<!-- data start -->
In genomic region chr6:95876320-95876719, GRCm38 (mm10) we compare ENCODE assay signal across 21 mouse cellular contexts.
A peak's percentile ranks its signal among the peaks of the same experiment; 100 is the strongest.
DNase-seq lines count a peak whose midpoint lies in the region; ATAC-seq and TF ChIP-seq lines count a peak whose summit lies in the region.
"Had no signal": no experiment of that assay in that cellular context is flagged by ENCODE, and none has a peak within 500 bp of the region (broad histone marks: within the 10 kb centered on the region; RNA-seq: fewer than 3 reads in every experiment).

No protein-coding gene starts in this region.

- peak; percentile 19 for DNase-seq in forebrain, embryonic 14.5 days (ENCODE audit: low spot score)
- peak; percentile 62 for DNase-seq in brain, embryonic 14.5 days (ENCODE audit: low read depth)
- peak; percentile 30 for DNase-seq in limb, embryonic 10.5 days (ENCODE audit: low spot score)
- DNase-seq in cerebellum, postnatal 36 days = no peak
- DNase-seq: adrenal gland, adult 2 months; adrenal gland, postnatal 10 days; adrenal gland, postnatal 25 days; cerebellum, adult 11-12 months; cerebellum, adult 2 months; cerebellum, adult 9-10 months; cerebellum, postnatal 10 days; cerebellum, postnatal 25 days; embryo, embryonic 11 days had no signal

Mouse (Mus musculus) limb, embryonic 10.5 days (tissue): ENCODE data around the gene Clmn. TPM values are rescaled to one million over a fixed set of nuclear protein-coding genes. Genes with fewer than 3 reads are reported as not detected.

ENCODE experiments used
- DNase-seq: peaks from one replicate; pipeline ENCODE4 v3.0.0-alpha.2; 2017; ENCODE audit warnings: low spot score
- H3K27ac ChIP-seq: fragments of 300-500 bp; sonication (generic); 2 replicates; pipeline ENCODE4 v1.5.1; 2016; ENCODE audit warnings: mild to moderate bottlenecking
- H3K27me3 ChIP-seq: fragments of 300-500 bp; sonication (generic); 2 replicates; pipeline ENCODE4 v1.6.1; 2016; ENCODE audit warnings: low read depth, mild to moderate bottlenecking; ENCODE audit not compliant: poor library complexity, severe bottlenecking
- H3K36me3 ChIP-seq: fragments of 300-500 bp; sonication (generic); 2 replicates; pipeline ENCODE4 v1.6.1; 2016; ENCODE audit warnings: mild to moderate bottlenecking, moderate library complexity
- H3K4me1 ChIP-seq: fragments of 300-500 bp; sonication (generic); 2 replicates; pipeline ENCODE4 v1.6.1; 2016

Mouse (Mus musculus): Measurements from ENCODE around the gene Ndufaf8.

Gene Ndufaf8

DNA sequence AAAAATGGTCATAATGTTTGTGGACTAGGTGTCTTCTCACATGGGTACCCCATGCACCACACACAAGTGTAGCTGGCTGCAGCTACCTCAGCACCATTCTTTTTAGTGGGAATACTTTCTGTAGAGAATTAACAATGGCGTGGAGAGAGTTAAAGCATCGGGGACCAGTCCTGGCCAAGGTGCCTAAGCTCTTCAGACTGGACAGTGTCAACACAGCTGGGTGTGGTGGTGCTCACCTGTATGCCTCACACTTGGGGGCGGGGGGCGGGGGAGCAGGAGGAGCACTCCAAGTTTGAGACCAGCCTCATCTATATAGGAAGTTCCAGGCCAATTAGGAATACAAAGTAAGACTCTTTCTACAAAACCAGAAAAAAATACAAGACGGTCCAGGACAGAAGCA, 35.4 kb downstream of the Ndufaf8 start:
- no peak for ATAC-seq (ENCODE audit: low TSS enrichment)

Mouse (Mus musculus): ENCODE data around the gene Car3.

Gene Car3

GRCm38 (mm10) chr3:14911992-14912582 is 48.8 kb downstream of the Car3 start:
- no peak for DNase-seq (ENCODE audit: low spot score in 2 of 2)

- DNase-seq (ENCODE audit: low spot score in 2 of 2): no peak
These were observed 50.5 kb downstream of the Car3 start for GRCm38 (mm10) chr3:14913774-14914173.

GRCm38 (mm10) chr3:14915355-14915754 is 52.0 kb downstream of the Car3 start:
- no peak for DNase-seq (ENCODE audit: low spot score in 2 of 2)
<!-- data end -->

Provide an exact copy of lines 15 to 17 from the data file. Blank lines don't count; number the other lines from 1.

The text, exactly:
- H3K27me3 ChIP-seq: fragments of 300-500 bp; sonication (generic); 2 replicates; pipeline ENCODE4 v1.6.1; 2016; ENCODE audit warnings: low read depth, mild to moderate bottlenecking; ENCODE audit not compliant: poor library complexity, severe bottlenecking
- H3K36me3 ChIP-seq: fragments of 300-500 bp; sonication (generic); 2 replicates; pipeline ENCODE4 v1.6.1; 2016; ENCODE audit warnings: mild to moderate bottlenecking, moderate library complexity
- H3K4me1 ChIP-seq: fragments of 300-500 bp; sonication (generic); 2 replicates; pipeline ENCODE4 v1.6.1; 2016